Tom Blumer has written for several national online publications  primarily on business, economics, politics and media bias. He has had his own blog,, since 2005, and has been with NewsBusters since December 2005. Along the way, he's had a decades-long career in accounting, finance, training and development.

Latest from Tom Blumer
April 17, 2012, 6:18 PM EDT

The stunts the folks at the Associated Press, aka the Administration's Press, continue pulling to downplay, minimize, or whitewash bad or embarrassing economic and other news shouldn't surprise us any more. But they continue to disappoint nonetheless.

Last month, a consumer sentiment index reported by the Conference Board fell by a relatively modest amount. Headlines and descriptions at related AP reports went from “falls” to “dips slightly” to “roughly flat” to a “rosy outlook” in the course of a single day. Today's AP rewrite only involved one step. At 9:04 a.m., Derek Kravitz's dispatch on the Census Bureau's New Home Construction report gave equal play to the seasonally adjusted (and totally unexpected) fall in new housing starts and the also unexpected but more modest rise in building permits:

April 17, 2012, 1:15 PM EDT

Derek Kravitz and Alex Veiga at the Associated Press, aka the Administration's Press, must have doubled down on the energy drinks over the weekend. A Sunday morning report (HT to a NewsBusters tipster) telling readers that signs are "pointing to a long-awaited recovery" in the housing market went on, and on, and on, and on for over 1,350 words.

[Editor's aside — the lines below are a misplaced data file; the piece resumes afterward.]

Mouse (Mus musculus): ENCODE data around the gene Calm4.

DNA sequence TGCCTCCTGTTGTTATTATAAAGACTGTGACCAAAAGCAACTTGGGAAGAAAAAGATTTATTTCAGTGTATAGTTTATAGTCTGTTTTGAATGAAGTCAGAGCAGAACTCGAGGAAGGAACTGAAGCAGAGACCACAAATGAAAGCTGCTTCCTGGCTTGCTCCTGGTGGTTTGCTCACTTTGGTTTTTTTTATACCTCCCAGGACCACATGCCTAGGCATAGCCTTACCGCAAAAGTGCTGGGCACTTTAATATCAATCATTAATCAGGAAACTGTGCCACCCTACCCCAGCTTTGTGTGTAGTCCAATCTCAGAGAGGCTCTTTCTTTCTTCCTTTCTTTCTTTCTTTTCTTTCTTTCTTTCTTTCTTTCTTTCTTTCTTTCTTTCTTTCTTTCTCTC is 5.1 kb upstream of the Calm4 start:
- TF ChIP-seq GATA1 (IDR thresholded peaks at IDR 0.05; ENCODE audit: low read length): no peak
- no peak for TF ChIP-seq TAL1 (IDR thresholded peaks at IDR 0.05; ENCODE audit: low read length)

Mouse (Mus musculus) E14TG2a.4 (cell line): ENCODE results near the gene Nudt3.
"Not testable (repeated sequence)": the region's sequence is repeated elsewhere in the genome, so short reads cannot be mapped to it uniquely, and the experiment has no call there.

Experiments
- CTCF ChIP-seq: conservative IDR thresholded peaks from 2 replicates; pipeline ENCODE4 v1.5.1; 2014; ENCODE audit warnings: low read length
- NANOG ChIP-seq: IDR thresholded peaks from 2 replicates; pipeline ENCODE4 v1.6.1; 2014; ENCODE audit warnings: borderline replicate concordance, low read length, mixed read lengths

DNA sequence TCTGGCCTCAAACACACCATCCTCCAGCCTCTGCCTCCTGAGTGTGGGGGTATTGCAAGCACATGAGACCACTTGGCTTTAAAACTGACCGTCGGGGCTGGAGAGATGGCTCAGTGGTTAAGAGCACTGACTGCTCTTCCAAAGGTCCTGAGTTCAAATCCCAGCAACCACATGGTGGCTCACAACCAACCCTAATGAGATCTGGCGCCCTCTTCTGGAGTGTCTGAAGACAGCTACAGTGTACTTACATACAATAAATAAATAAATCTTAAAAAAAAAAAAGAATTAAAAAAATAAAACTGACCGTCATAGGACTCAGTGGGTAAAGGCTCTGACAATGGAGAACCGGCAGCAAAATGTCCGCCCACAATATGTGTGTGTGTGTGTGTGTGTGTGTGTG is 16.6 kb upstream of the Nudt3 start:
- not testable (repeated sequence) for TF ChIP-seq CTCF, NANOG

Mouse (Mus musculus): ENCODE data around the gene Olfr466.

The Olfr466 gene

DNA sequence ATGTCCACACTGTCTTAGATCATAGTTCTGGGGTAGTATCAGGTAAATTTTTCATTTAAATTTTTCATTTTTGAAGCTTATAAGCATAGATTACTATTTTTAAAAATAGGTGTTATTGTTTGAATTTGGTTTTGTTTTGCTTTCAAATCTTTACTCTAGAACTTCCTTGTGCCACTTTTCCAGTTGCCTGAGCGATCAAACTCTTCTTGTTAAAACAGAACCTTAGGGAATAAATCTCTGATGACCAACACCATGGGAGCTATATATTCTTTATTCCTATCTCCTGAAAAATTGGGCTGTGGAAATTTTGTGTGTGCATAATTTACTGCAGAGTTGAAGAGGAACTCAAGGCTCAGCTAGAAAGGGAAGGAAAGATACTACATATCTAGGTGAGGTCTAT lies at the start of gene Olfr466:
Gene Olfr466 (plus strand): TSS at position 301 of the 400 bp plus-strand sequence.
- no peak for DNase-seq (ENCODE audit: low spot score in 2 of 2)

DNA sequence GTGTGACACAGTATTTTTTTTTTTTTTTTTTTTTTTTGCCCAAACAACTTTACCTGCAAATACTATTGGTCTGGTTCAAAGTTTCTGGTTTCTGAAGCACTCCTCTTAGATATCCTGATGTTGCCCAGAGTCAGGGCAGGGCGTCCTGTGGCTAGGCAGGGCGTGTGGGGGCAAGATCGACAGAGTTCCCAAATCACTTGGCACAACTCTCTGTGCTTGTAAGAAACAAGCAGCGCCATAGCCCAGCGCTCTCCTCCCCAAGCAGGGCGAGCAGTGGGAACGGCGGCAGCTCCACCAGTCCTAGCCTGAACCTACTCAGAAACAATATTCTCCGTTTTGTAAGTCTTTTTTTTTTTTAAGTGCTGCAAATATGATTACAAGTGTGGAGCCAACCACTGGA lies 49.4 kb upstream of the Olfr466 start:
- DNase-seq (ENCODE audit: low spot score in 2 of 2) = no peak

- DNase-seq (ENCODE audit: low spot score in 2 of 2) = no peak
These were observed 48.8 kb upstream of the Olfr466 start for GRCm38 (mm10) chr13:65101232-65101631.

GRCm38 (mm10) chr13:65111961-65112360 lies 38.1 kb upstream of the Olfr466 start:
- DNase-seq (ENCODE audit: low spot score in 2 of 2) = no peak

The factors the AP pair cited were primarily these: "Hiring has strengthened," "Loans remain cheap," "Homes are more affordable," and "Americans are more confident." They should have known that their first point has become questionable with March's mediocre jobs report and the recent spike in weekly initial unemployment claims to 380,000 (which so happens to be above his colleague Christopher Rugaber's already too-high benchmark for job-market improvement of 375,000), and that their last point should read: "Americans are less un-confident."

April 16, 2012, 2:26 PM EDT

The willingness of the Associated Press, aka the Administration's Press, to cover for Democratic Party flubs, crimes, and scandals is something to behold. On Sunday, the wire service's Gary D. Robertson (pictured from a recent YouTube video) opened his coverage of North Carolina's Democratic Party executive director Jay Parmley with the following sentence: "The executive director of the North Carolina Democratic Party has resigned amid concern among party activists about high turnover at the party headquarters and harassment allegations there." Yeah, that "turnover" had to be a much bigger problem than those harassment allegations.

Gosh, the coverage two days earlier by Matt Boyle at the Daily Caller "somehow" had nothing to say about "turnover." But Boyle did name names and cite other specifics, with which the AP's Robertson, in his terse, five-paragraph "I guess I have to do this but I'm not going to like it" piece, never bothered:

April 15, 2012, 9:45 PM EDT

There are a few Democrats in Vicki Smith's coverage at the Associated Press, aka the Adminsitration's Press, of the fraud investigation of former Mine Safety and Health Administration Director J. Davitt McAteer. As is AP's derelict custom in cases where Dems are involved in scandal or corruption, the party affiliation of those Democrats isn't mentioned.